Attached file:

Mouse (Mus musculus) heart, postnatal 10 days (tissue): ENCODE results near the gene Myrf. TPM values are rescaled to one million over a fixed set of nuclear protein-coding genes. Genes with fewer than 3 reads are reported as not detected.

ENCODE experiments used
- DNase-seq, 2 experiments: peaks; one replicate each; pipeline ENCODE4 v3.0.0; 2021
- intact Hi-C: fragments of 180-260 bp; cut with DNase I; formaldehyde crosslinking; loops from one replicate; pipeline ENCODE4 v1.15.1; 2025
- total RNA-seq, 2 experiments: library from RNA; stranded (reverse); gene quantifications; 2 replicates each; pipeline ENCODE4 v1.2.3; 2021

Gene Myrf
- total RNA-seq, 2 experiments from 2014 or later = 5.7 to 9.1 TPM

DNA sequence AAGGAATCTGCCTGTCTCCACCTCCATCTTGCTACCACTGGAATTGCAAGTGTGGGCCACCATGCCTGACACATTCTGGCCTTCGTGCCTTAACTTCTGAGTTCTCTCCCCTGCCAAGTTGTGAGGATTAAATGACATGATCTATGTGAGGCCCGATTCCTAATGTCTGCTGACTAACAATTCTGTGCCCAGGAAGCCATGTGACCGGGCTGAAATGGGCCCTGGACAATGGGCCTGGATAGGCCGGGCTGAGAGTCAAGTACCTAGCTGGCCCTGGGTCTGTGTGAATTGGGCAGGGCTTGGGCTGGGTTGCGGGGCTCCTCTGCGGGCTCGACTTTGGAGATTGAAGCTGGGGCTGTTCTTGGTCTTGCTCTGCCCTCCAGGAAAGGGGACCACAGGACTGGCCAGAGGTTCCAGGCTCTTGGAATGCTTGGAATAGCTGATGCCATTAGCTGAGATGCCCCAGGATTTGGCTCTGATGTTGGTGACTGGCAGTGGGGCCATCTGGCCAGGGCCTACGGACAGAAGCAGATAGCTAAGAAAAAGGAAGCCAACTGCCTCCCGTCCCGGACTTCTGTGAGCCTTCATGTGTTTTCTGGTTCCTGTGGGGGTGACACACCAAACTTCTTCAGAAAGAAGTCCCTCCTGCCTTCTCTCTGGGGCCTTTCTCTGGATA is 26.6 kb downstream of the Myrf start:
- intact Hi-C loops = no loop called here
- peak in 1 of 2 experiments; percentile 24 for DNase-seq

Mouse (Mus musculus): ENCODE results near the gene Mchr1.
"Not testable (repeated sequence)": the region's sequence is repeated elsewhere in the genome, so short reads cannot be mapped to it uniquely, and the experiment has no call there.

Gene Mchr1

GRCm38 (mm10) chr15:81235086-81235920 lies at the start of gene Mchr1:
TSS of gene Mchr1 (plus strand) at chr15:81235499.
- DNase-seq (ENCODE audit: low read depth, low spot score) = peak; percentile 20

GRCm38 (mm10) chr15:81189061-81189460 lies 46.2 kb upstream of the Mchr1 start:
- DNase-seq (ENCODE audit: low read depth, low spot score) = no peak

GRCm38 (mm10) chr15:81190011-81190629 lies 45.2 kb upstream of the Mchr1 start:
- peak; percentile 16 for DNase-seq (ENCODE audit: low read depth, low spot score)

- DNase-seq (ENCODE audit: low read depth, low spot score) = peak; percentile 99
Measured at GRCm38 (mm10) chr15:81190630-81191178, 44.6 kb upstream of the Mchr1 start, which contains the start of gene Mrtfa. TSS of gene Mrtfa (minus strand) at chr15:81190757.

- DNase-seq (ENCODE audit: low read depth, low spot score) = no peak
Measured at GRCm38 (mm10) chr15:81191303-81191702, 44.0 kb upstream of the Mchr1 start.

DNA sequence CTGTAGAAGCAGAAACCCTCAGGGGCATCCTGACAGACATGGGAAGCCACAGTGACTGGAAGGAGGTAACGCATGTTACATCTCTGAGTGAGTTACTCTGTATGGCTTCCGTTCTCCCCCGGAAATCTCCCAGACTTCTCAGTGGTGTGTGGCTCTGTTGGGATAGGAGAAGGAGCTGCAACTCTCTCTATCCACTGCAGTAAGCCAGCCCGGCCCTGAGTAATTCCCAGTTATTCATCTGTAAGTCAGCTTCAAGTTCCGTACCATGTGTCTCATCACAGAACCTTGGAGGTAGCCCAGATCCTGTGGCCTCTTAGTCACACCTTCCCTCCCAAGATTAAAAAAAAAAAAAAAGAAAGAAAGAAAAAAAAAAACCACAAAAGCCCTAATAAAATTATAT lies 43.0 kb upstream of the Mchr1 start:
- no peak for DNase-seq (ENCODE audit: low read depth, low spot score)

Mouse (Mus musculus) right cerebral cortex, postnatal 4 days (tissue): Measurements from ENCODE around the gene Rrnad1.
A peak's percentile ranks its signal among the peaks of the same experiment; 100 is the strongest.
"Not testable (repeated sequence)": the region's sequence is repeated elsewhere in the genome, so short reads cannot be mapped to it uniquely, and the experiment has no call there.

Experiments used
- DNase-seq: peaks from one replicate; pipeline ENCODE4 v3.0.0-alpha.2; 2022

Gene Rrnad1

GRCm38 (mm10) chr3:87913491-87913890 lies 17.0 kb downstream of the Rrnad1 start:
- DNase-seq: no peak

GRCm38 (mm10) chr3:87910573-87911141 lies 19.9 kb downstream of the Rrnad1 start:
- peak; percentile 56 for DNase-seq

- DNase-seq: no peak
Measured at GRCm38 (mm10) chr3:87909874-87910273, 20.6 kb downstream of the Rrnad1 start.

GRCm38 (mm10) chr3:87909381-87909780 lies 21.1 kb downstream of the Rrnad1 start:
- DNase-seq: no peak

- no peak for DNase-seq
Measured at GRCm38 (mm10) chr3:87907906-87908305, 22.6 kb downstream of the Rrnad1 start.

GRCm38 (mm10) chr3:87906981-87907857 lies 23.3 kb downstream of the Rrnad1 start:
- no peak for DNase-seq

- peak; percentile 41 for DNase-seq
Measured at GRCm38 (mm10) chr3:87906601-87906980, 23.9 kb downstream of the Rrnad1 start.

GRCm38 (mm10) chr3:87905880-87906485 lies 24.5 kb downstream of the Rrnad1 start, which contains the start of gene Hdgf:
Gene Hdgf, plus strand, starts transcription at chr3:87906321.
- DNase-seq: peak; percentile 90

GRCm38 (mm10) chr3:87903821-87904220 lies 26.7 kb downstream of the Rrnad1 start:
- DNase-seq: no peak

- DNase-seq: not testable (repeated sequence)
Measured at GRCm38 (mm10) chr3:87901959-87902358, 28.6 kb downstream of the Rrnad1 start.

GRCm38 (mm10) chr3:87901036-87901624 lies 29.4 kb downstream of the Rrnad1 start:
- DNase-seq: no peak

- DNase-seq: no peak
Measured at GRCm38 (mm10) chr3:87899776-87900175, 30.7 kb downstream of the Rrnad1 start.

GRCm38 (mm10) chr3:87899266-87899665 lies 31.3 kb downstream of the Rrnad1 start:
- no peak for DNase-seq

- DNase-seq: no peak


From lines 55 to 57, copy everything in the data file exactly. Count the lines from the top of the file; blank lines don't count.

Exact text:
- DNase-seq: no peak

- DNase-seq: no peak
Measured at GRCm38 (mm10) chr3:87899776-87900175, 30.7 kb downstream of the Rrnad1 start.